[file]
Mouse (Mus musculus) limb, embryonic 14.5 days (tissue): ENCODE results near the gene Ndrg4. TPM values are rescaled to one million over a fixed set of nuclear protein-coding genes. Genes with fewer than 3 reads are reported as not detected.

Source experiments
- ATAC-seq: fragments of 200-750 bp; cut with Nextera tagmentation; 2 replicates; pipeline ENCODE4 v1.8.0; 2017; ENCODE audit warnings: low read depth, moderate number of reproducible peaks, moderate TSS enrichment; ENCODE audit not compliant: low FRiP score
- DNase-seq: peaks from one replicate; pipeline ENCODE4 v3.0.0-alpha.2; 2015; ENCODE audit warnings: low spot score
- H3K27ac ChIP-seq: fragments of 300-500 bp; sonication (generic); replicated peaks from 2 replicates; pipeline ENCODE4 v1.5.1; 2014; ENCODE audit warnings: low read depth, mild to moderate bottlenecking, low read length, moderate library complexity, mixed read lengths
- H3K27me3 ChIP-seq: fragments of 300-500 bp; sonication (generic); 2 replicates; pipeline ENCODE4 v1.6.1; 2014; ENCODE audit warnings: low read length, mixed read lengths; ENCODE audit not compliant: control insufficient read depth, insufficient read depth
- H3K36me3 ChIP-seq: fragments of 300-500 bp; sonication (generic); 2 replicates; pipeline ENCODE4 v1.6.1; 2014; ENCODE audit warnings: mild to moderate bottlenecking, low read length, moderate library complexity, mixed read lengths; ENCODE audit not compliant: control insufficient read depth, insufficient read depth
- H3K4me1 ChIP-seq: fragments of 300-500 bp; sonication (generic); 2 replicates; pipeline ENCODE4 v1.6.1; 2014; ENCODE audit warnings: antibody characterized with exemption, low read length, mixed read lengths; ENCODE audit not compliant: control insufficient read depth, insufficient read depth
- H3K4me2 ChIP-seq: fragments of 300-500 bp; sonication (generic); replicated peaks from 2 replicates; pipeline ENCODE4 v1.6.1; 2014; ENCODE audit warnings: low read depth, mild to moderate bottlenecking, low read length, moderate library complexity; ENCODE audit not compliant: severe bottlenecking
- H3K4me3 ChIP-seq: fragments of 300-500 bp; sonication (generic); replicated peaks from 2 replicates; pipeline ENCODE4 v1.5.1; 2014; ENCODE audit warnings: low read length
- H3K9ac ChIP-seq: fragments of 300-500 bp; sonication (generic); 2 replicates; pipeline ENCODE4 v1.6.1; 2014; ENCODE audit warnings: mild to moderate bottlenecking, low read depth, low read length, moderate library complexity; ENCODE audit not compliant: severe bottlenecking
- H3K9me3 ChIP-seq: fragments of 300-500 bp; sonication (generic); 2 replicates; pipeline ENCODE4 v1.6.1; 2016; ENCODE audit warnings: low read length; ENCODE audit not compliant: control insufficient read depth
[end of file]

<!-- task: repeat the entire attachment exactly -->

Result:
Mouse (Mus musculus) limb, embryonic 14.5 days (tissue): ENCODE results near the gene Ndrg4. TPM values are rescaled to one million over a fixed set of nuclear protein-coding genes. Genes with fewer than 3 reads are reported as not detected.

Source experiments
- ATAC-seq: fragments of 200-750 bp; cut with Nextera tagmentation; 2 replicates; pipeline ENCODE4 v1.8.0; 2017; ENCODE audit warnings: low read depth, moderate number of reproducible peaks, moderate TSS enrichment; ENCODE audit not compliant: low FRiP score
- DNase-seq: peaks from one replicate; pipeline ENCODE4 v3.0.0-alpha.2; 2015; ENCODE audit warnings: low spot score
- H3K27ac ChIP-seq: fragments of 300-500 bp; sonication (generic); replicated peaks from 2 replicates; pipeline ENCODE4 v1.5.1; 2014; ENCODE audit warnings: low read depth, mild to moderate bottlenecking, low read length, moderate library complexity, mixed read lengths
- H3K27me3 ChIP-seq: fragments of 300-500 bp; sonication (generic); 2 replicates; pipeline ENCODE4 v1.6.1; 2014; ENCODE audit warnings: low read length, mixed read lengths; ENCODE audit not compliant: control insufficient read depth, insufficient read depth
- H3K36me3 ChIP-seq: fragments of 300-500 bp; sonication (generic); 2 replicates; pipeline ENCODE4 v1.6.1; 2014; ENCODE audit warnings: mild to moderate bottlenecking, low read length, moderate library complexity, mixed read lengths; ENCODE audit not compliant: control insufficient read depth, insufficient read depth
- H3K4me1 ChIP-seq: fragments of 300-500 bp; sonication (generic); 2 replicates; pipeline ENCODE4 v1.6.1; 2014; ENCODE audit warnings: antibody characterized with exemption, low read length, mixed read lengths; ENCODE audit not compliant: control insufficient read depth, insufficient read depth
- H3K4me2 ChIP-seq: fragments of 300-500 bp; sonication (generic); replicated peaks from 2 replicates; pipeline ENCODE4 v1.6.1; 2014; ENCODE audit warnings: low read depth, mild to moderate bottlenecking, low read length, moderate library complexity; ENCODE audit not compliant: severe bottlenecking
- H3K4me3 ChIP-seq: fragments of 300-500 bp; sonication (generic); replicated peaks from 2 replicates; pipeline ENCODE4 v1.5.1; 2014; ENCODE audit warnings: low read length
- H3K9ac ChIP-seq: fragments of 300-500 bp; sonication (generic); 2 replicates; pipeline ENCODE4 v1.6.1; 2014; ENCODE audit warnings: mild to moderate bottlenecking, low read depth, low read length, moderate library complexity; ENCODE audit not compliant: severe bottlenecking
- H3K9me3 ChIP-seq: fragments of 300-500 bp; sonication (generic); 2 replicates; pipeline ENCODE4 v1.6.1; 2016; ENCODE audit warnings: low read length; ENCODE audit not compliant: control insufficient read depth